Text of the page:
Magritte’s brief experimental phases are alluded through works by artists of the 1980s and 1990s. During the 1940s, Magritte abruptly changed his recognized flat painting style to “sunlit surrealism,” a manner of painting inspired by French Impressionist Pierre-Auguste Renior. Later that decade, he switched to loud, clashing colors and deliberately dark themes known as the période vache. Even though Magritte’s critics lambasted these artistic styles, these disquieting paintings took on a new resonance and importance in relation to the work of post-modern artists. Jim Shaw’s appropriation of Magritte’s “sunlit surrealism” can be seen in his naive depiction of radiating lines beaming from a floating rock in Red Rock (1990). Martin Kippenberger’s violent brushstrokes in the vibrant yet disturbing painting Punch VIII (Kasperle VIII) (1993) suggests a période vache-style rebellion that seeks to broaden artistic expression by attacking the ideals of good taste and craftsmanship.

The exhibition also features a few works by contemporary artists who make direct visual reference to Magritte. Playing on the idea of artistic influence, Un tableau Magritte (1967), by Marcel Broodthaers, features a photograph of Magritte reading a book by Broodthaers with the word “Magritte” painted on the side of the canvas imitating the artist’s signature. Taken in LACMA’s gallery during her 1999 retrospective, Eleanor Antin’s photograph This Is Not 100 BOOTS (LACMA, March 17, 1999, 4:32pm) (1999) shows some of her boots contemplating The Treachery of Images (This is not a pipe) and signals Antin’s awareness of her own work’s entrance into art history. When talking about her oversized sculpture Untitled (Comb) (1970), Vija Celmins remembers a real comb that belonged to her parents, but she is emphatic about the importance of Magritte’s painting. The artist notes, “By having snatched the comb out of it (Personal Values), I figured that when I showed (the comb) upright in a corner of a room, this painting would come to mind . . . always.”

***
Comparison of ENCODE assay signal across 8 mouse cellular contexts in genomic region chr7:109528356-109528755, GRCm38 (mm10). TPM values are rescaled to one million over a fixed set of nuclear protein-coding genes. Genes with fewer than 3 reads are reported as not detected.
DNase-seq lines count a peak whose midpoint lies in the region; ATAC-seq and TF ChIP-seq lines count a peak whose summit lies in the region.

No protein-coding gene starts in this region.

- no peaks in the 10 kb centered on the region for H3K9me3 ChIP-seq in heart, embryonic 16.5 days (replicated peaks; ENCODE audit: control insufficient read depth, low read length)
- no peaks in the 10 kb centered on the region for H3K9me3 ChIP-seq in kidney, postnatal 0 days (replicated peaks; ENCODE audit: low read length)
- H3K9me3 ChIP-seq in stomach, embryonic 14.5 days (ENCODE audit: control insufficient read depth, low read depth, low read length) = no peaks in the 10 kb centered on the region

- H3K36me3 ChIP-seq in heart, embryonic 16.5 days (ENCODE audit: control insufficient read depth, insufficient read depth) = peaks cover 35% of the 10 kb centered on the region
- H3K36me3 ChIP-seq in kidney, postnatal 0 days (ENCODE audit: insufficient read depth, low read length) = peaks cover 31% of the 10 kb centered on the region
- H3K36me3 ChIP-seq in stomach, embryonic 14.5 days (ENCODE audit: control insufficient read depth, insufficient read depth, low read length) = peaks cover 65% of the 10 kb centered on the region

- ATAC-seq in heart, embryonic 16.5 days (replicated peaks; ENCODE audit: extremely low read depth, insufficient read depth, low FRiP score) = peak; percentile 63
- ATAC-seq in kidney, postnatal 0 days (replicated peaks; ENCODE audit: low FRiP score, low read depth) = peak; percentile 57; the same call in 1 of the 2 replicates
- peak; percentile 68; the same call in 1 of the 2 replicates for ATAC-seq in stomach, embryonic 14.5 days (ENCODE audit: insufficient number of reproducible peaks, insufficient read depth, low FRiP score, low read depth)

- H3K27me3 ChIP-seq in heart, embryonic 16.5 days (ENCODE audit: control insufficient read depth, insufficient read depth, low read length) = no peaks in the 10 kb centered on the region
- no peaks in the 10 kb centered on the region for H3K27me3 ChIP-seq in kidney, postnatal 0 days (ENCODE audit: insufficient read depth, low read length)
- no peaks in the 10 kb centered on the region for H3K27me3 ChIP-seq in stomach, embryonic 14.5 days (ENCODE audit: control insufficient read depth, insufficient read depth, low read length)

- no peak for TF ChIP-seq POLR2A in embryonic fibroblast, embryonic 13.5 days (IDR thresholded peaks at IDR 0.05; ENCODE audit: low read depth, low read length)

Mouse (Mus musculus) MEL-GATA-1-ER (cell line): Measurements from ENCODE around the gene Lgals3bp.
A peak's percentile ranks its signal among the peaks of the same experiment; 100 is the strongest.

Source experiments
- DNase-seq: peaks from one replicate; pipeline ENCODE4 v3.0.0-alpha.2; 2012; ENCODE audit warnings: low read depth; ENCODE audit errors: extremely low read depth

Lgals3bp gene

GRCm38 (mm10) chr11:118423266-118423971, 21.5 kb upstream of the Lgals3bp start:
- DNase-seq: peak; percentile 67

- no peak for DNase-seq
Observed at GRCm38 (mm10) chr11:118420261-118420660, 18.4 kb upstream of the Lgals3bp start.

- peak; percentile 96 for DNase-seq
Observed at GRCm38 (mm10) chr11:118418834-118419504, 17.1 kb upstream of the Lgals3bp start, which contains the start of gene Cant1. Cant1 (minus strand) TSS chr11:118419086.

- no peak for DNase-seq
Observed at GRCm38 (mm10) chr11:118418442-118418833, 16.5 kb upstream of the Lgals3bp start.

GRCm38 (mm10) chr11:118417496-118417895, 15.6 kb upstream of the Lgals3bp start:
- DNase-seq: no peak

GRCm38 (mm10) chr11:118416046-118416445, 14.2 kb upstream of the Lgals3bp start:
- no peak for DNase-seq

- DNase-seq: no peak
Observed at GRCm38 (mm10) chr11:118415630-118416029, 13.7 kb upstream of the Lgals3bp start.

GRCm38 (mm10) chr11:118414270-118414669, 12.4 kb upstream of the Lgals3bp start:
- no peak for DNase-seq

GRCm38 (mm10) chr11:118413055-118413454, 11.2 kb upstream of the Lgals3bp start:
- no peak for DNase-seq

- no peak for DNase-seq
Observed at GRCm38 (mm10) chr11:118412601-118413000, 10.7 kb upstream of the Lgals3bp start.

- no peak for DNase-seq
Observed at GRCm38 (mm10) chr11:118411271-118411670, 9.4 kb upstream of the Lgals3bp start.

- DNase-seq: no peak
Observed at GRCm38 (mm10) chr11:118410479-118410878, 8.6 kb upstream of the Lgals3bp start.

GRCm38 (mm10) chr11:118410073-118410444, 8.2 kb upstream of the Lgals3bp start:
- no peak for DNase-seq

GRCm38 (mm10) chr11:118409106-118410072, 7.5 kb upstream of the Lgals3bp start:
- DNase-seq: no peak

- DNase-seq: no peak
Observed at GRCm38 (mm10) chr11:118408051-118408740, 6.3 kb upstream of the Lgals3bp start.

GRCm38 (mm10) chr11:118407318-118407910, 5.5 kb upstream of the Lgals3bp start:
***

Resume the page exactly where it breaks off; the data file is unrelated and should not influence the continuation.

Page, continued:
Catalogue - Magritte and Contemporary Art: The Treachery of Images is accompanied by a 256-page, fully illustrated catalogue co-published by LACMA and Ludion in Belgium. The catalogue contains major essays by exhibition co-curators Stephanie Barron and Michel Draguet, as well as texts by Richard Armstrong, Roberta Bernstein, Sara Cochran, Thierry de Duve, Pepe Karmel, Noëllie Roussel, Dickran Tashjian, and Lynn Zelavansky.